Maybe we've been making a mistake all these years, plowing the majority of our IT security resources into new security approaches and technologies. More and more studies are showing that human error is behind a significant number of security breaches.

This is not to say, of course, that companies can dramatically scale back their IT security budget allocations or that earlier investments were all in vain. Security technology is a necessity now for even the smallest firm. However, the growing evidence that human error is to blame for much of companies' IT mishaps is well worth highlighting.

Low-Tech Missteps

"While sophisticated software and monitoring/detection systems have become more widely adopted, our data suggests that many security breaches still result from low-tech missteps," according to Gerald Ferguson, co-leader of BakerHostetler's Privacy and Data Protection Team, which issued one of the reports.

"Chief information security officers should combine general security awareness training with state-of-the-art data security architecture, to minimize vulnerabilities."

But first, the numbers. Here's a sample of what we've learned just recently:

BakerHostetler reported that in the incidents that the firm worked on last year, employee negligence was responsible 36 percent of the time. That was followed by theft by outsiders (22 percent), theft by insiders (16 percent), malware (16 percent) and phishing attacks (14 percent).

Perspecsys noted that 22 percent of the cyber security professionals it surveyed at the recent RSA Conference 2015 felt "human error" was the greatest threat to their organizations.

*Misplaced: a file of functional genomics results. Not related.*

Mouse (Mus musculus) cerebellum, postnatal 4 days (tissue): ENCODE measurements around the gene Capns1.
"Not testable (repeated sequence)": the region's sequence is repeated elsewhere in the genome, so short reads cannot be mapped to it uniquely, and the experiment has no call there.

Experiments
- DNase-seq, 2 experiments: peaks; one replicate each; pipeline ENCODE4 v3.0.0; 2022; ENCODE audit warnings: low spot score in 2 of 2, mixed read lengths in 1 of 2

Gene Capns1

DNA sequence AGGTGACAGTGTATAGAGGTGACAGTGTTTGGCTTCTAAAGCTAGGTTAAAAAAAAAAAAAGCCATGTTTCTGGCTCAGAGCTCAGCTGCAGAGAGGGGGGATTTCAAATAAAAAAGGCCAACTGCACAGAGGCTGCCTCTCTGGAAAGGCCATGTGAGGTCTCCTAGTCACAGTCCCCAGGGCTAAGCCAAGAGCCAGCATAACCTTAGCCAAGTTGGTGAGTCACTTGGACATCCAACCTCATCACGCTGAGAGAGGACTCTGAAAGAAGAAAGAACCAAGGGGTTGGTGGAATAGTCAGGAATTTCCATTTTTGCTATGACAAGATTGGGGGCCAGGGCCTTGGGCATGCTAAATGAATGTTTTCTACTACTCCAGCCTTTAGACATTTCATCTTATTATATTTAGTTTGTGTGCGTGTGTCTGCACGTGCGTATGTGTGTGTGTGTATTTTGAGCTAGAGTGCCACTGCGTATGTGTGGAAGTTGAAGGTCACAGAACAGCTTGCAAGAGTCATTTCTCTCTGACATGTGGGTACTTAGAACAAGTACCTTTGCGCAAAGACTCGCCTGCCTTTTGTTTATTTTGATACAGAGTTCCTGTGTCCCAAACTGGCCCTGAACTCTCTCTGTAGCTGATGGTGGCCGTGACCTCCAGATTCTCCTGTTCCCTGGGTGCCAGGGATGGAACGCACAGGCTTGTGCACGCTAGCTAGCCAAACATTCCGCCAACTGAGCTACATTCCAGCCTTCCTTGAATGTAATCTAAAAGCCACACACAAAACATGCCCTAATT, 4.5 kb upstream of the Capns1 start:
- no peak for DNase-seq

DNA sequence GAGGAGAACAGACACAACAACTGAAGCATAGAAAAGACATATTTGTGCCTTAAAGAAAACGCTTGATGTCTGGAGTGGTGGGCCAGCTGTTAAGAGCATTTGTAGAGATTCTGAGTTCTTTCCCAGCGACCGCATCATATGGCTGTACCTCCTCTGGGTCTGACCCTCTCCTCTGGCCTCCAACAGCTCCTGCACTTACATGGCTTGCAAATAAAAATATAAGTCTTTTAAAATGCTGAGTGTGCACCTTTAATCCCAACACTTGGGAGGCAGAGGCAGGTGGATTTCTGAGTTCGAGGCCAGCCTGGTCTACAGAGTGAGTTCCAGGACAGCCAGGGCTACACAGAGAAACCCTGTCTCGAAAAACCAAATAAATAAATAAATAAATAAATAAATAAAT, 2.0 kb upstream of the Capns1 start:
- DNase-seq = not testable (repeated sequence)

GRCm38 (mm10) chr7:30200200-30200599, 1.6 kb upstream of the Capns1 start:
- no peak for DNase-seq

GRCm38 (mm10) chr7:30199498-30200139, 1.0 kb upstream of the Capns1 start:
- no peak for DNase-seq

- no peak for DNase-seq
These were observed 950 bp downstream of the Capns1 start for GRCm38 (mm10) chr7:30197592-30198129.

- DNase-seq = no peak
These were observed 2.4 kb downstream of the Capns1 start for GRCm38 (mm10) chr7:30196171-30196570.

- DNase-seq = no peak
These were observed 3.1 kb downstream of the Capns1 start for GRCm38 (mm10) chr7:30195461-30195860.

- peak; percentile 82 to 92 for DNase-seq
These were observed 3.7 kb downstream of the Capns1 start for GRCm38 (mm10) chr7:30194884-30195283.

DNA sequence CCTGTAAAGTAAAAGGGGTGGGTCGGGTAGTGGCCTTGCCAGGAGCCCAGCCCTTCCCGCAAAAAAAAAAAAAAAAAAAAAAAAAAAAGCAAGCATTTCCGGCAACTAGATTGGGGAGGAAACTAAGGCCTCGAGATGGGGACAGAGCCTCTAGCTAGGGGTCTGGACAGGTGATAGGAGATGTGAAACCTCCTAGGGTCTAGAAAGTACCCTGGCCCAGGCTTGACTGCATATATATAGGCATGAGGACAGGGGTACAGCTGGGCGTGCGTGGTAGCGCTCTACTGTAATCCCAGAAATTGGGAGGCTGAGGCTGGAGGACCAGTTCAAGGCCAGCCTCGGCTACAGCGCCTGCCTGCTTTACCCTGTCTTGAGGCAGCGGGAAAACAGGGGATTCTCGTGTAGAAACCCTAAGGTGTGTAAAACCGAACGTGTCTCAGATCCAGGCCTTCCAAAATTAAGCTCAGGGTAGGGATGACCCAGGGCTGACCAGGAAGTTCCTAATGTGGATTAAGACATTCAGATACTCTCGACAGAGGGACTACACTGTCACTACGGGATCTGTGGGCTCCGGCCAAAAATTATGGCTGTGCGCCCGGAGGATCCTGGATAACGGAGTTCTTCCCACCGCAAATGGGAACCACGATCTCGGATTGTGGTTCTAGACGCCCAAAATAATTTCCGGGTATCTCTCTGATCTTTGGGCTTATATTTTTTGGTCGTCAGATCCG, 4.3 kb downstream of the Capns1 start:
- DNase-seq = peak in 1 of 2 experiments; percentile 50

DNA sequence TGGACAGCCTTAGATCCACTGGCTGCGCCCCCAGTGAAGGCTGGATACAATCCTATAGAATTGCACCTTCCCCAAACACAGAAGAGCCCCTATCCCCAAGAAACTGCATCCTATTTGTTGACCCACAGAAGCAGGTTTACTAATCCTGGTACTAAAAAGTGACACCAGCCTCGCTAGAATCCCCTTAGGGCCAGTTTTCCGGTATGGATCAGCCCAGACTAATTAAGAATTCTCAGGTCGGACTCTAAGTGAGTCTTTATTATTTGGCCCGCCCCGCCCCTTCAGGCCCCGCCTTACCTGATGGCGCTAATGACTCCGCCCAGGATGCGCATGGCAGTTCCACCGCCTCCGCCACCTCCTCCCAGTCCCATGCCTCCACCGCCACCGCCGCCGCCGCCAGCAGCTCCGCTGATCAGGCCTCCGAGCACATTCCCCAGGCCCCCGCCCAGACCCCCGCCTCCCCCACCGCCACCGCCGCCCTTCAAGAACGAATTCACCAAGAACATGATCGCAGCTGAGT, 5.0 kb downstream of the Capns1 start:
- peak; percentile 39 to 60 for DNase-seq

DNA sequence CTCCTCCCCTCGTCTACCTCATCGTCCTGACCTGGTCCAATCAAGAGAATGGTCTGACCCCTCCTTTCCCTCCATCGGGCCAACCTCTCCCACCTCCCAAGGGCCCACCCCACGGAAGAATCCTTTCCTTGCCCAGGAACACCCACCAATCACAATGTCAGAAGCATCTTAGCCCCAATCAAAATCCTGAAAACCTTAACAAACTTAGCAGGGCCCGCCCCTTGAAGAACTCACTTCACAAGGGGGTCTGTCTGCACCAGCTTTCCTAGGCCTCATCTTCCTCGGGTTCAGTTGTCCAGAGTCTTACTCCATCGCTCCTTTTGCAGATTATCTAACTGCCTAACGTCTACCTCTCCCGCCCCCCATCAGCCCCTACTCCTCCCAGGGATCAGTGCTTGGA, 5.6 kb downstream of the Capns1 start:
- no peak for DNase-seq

CompTIA noted that 52 percent of US executives believe human error is a growing factor in security incidents.

This is not a problem limited to the U.S. either. Several months ago, the London-based Egress Software Technologies reported its findings from a Freedom of Information request to the Information Commissioner’s Office. In short, there was a worrying increase in data breaches as a result of human error.

The Value of Self-Detection

One reason to bring attention to this issue was highlighted in the BakerHostetler report: it found that incidents were self-detected 64 percent of the time. Unfortunately, there were not detected in a timely enough manner. The report found that the average amount of time that elapsed from incident occurrence to detection was 134 days.

A timely response is crucial for a number of reasons, including being able to mitigate damage and exposure of data as quickly as possible, the ability to recover forensic evidence that could disappear after a period of time, and getting ahead of the breach before it is made public by a third party.

Security Fatigue

The need for fast detection is underscored by a finding in the Egress Software report: the training provided, and growing awareness of IT threats in general, is having little impact on workers. Because the rate of human error behind security breaches is actually growing, companies must automate as many processes as possible.

"Of course, we will never be able to completely rule out people making mistakes but clearly safeguards are urgently needed," Egress Software Technologies Tony Pepper said.

"Confusion can often put confidential data at risk, with users unsure of when and how to encrypt," he said, adding that companies' continued reliance on fax and postal mail, which its report also uncovered "demonstrates a disturbing lack of care and control taken to sensitive information."

And while they are at it, companies should plug the remaining holes in their security safety nets as they related to staff.

CompTIA found that increased use of social media by workers was one of the reasons behind human-made security errors, as was the failure of staff to get up to speed on new avenues of threats, such as mobility and the cloud.

Not that all blame can be laid at the feet of the workers: CompTIA also found that inadequate resources -- that is, not enough IT staff to manage security threats – was behind 20 percent of the breaches in the U.S. that were attributable to human error.